The title on this blog proclaims “Courageous Jane Homeschools … fearlessly and without regret.”
It’s true, I don’t regret homeschooling my children. It has been amazing and wondrous to see them learn from me, and on their own. They’ve learned, regardless of my failings. They’ve learned, even when I wasn’t teaching. They’ve learned when I wasn’t looking. They’ve learned on the days they thought they weren’t having school!
I can remember one time when someone asked Annie how she likes homeschooling (and I suspect the person asking thought she was going to say she hated it). Annie answered with “I love it. We hardly ever do school.” Ha! That’s seriously what she thought.
It’s true that we don’t do much that looks like a typical school day from my own childhood or what my kids see as “school” on tv. We don’t do a lot of learning through textbooks. They haven’t had to keep notebooks full of notes. You would be hardpressed to find a typical schoolroom-style textbook in our house. But we have tons of learning materials at our fingertips and they can tell you all manner of interesting facts.
I have always felt that what I teach my children should be useful in some way. Sometimes the usefulness is in the fact that it’s building their brains, making connections, helping them to understand the world at large. But just because something is great for growing their brains doesn’t mean I feel they need to have it memorized for life. Some things are useful to have memorized, such as math facts and how to spell words and where certain countries are found in the world. Others are less important in my eyes.
I’m remembering the brief period of time when we experimented with an online public school as our choice of homeschooling methods for Annie. One of the chapters she was to learn was about “biomes.” (For those unfamiliar with current educational terms, we grew up calling them “habitats.” Why has the word changed from habitats to biomes? Does the word “Biome” somehow make the idea more clear than the word “Habitat??”) I won’t address that method experiment in this article, but I’ll admit: I haven’t made my kids memorize the names of the different “biomes” of the world, where you would find each, what their characteristics are, or what animals you’d find there.
That’s right. I haven’t made my children memorize them, do reports and create examples of each, and pour all their knowledge of biomes back out onto a worksheet and a test. Will they suffer for my apathy? I think not. We study a lot of different subject matter. They know how to find information. They are working at learning to explain their findings to others. The difference is they are learning those skills using information they find interesting. (If you find facts about habitats and/or biomes interesting, forgive me if I’ve offended you!) FYI: as I type this, I’m finding that the software I use to type this article doesn’t even recognize the word “biome!” I knew it! Someone just made that word up!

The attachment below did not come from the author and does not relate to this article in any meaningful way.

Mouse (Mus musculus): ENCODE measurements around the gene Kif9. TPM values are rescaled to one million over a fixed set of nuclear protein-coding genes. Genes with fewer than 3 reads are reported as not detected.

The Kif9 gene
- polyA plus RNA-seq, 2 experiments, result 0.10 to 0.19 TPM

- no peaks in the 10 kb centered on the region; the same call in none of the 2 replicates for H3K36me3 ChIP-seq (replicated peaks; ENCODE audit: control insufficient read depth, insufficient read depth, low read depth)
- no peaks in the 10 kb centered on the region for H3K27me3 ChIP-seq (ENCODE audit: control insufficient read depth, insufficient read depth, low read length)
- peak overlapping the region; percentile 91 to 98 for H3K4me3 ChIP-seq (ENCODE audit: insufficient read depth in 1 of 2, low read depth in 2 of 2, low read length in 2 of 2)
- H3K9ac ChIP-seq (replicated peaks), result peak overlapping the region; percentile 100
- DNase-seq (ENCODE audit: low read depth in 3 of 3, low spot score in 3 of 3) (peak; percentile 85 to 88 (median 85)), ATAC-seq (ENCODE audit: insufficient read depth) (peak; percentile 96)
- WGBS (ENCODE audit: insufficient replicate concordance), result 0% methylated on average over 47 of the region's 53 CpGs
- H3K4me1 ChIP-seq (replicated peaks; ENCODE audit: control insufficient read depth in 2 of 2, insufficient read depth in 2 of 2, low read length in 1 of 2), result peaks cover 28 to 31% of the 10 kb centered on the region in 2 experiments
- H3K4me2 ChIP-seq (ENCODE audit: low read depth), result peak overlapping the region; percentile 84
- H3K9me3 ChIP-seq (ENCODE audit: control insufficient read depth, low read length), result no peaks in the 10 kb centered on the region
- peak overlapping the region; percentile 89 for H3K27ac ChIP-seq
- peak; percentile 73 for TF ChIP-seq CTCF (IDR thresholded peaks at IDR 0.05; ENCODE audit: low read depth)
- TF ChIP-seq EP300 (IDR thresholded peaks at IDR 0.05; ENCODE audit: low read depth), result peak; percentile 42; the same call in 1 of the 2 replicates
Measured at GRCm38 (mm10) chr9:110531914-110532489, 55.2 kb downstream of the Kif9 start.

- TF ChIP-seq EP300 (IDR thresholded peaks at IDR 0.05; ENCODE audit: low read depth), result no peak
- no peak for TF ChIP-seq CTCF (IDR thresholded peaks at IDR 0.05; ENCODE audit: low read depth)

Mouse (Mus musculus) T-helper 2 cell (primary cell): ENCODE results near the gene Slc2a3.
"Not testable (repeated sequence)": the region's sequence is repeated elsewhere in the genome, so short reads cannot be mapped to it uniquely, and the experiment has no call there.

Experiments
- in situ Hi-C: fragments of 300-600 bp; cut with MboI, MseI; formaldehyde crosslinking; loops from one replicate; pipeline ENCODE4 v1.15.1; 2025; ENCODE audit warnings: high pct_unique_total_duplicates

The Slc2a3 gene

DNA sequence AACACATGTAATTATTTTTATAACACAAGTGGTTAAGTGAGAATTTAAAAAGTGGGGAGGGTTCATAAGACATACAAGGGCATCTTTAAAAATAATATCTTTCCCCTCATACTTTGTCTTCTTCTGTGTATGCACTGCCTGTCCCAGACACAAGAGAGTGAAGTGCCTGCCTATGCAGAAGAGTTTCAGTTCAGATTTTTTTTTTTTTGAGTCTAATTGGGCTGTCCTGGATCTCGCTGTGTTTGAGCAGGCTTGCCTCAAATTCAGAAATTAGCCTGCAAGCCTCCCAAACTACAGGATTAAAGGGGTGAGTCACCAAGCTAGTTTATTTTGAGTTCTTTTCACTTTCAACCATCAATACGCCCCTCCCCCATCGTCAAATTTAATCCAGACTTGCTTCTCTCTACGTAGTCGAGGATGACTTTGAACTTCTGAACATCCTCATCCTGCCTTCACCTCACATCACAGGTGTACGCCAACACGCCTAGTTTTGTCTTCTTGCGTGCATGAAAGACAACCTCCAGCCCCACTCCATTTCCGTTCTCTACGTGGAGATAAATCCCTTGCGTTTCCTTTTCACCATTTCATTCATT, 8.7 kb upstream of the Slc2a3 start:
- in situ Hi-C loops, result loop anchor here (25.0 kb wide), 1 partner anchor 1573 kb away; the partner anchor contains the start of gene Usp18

I have no regrets about following our own path. We aren’t learning the same things as their peers at the same times, but we ARE learning (and I do mean we), and I am confident that my children will go on to become successful adults. I don’t have the luxury of knowing what professions they might pursue someday, but I know this: if their profession requires they know anything about biomes (or habitats!), they will know how to find that information, how to memorize it if it becomes important, and they’ll know how to present that information to others, either verbally or in writing, if necessary. That’s what the test will be: not “Do they know it?” but “Can they know it?” and “Can they share that knowledge with others?”
The title of this blog also says “… with an eye to the future …” Here is my real-world vision: if my child becomes a mechanic, he/she will need to know how to learn how to fix many different vehicles in an ever-changing industry, and should be able to explain to their customers (or boss, or co-workers) what is wrong with a vehicle, what needs to be accomplished to fix it, why one fix is better than another, which fix is more cost-effective, etc. The world needs mechanics — knowledgeable, ethical mechanics. If my child might become a mechanic someday, I want him/her to be prepared to be one of the best! Can you see how this scenario can fit any profession? Hairstylist, chef, seamstress, nurse, doctor, teacher, parent, engineer, artist, carpet-layer, farmer, police officer, librarian, market researcher, grocery store manager, church pastor, tree trimmer, pharmacist. The list goes on, but the skills are the same.
I don’t regret following a different path, and I try to do it fearlessly (always a challenge for this girl!). I don’t follow this path simply because I think it’s a superior path (sometimes I do believe that), but because I believe it’s the better path for our family. I have a gazillion reasons why we have chosen to homeschool, and spending our days learning in a way that’s different from traditional schools is one of our reasons. I’ll address other reasons later. For now, we’re heading back out to learn something else that’s useful and interesting!
What did you learn today?